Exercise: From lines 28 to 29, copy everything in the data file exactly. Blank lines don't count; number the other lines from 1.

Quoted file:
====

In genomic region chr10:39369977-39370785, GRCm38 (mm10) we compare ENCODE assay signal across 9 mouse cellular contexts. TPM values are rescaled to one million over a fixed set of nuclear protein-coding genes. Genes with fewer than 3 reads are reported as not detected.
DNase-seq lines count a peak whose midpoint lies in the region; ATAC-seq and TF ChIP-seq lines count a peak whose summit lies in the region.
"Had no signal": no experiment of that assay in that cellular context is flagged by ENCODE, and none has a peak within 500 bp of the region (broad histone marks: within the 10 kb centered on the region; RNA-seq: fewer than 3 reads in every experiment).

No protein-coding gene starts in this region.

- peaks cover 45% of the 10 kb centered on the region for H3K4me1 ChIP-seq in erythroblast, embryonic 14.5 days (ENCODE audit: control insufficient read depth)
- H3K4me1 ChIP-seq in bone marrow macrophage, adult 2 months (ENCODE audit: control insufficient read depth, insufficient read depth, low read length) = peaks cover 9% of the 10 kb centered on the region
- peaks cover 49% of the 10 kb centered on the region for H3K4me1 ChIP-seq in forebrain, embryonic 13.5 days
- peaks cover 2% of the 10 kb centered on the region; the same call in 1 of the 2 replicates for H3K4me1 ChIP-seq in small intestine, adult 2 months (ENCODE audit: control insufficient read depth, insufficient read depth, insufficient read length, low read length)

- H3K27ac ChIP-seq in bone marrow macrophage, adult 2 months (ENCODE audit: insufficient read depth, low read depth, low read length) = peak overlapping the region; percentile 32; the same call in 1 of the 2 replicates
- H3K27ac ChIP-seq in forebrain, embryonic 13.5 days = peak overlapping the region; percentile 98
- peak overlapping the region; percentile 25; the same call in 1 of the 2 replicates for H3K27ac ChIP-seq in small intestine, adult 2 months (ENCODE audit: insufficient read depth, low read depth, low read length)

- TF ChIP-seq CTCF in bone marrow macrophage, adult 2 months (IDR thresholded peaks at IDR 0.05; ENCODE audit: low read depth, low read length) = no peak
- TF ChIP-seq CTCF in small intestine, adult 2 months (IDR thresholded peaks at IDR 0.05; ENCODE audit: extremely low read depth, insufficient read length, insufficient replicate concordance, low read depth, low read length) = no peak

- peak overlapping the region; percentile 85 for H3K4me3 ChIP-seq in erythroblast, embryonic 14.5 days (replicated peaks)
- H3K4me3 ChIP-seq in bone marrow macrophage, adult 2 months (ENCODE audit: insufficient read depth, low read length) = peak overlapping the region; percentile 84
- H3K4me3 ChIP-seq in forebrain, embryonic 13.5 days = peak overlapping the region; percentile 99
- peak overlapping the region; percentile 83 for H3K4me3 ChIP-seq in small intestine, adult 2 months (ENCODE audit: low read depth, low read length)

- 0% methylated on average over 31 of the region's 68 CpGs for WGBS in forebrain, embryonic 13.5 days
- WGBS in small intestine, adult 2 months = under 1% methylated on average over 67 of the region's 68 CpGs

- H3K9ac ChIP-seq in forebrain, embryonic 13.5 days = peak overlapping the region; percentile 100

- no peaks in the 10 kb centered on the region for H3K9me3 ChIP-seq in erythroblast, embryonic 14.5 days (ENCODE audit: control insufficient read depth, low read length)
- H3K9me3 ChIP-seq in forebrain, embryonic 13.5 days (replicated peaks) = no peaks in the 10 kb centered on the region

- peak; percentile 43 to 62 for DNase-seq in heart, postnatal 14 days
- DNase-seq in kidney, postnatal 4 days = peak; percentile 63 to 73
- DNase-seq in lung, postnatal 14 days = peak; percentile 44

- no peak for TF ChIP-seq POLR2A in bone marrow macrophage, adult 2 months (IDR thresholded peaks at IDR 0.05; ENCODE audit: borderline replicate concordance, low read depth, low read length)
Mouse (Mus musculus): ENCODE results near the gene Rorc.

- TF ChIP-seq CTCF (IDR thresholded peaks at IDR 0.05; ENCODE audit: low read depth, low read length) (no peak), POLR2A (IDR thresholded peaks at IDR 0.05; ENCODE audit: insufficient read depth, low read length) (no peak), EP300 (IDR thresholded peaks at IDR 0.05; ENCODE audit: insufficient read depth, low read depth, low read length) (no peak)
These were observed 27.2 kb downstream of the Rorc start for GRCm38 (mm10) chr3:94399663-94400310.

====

- TF ChIP-seq CTCF (IDR thresholded peaks at IDR 0.05; ENCODE audit: low read depth, low read length) (no peak), POLR2A (IDR thresholded peaks at IDR 0.05; ENCODE audit: insufficient read depth, low read length) (no peak), EP300 (IDR thresholded peaks at IDR 0.05; ENCODE audit: insufficient read depth, low read depth, low read length) (no peak)
These were observed 27.2 kb downstream of the Rorc start for GRCm38 (mm10) chr3:94399663-94400310.